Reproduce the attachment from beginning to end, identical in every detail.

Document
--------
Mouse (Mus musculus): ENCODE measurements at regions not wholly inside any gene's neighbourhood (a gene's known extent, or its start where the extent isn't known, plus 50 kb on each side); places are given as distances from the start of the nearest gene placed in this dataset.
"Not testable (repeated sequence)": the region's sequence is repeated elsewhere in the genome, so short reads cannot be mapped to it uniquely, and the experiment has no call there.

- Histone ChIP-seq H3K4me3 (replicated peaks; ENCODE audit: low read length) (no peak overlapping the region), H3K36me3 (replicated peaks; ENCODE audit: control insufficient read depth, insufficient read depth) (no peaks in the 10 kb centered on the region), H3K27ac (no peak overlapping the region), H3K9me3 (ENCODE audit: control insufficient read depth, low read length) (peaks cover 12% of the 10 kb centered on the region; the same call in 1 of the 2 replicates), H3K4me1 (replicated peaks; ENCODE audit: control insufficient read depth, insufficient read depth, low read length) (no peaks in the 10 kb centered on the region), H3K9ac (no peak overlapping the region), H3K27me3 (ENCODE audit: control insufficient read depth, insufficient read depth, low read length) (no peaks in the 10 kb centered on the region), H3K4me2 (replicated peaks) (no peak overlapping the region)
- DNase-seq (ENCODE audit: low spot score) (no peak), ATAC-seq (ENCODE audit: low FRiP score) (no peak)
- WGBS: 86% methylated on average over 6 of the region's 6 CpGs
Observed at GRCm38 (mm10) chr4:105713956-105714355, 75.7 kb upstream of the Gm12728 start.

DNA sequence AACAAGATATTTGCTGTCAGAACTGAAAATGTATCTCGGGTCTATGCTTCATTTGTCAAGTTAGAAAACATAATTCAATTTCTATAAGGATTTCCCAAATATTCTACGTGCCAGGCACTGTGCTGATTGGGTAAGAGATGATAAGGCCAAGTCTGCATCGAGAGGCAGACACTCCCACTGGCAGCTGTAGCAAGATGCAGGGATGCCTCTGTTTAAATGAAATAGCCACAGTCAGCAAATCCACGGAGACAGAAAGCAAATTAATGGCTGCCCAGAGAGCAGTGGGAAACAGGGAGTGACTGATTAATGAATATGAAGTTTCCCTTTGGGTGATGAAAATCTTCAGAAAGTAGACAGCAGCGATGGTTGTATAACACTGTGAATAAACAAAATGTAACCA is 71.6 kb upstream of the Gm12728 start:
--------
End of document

Mouse (Mus musculus): ENCODE measurements at regions not wholly inside any gene's neighbourhood (a gene's known extent, or its start where the extent isn't known, plus 50 kb on each side); places are given as distances from the start of the nearest gene placed in this dataset.
"Not testable (repeated sequence)": the region's sequence is repeated elsewhere in the genome, so short reads cannot be mapped to it uniquely, and the experiment has no call there.

- Histone ChIP-seq H3K4me3 (replicated peaks; ENCODE audit: low read length) (no peak overlapping the region), H3K36me3 (replicated peaks; ENCODE audit: control insufficient read depth, insufficient read depth) (no peaks in the 10 kb centered on the region), H3K27ac (no peak overlapping the region), H3K9me3 (ENCODE audit: control insufficient read depth, low read length) (peaks cover 12% of the 10 kb centered on the region; the same call in 1 of the 2 replicates), H3K4me1 (replicated peaks; ENCODE audit: control insufficient read depth, insufficient read depth, low read length) (no peaks in the 10 kb centered on the region), H3K9ac (no peak overlapping the region), H3K27me3 (ENCODE audit: control insufficient read depth, insufficient read depth, low read length) (no peaks in the 10 kb centered on the region), H3K4me2 (replicated peaks) (no peak overlapping the region)
- DNase-seq (ENCODE audit: low spot score) (no peak), ATAC-seq (ENCODE audit: low FRiP score) (no peak)
- WGBS: 86% methylated on average over 6 of the region's 6 CpGs
Observed at GRCm38 (mm10) chr4:105713956-105714355, 75.7 kb upstream of the Gm12728 start.

DNA sequence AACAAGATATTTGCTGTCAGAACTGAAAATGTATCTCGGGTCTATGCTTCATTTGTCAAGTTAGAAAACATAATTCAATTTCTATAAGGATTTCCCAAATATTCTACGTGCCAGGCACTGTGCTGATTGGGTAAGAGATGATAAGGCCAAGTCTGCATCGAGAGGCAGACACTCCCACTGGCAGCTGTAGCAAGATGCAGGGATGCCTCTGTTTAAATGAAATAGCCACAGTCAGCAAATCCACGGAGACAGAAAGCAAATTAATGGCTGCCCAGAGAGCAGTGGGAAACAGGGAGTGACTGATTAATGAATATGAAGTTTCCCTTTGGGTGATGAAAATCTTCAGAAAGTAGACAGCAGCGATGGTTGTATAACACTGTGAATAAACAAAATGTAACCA is 71.6 kb upstream of the Gm12728 start: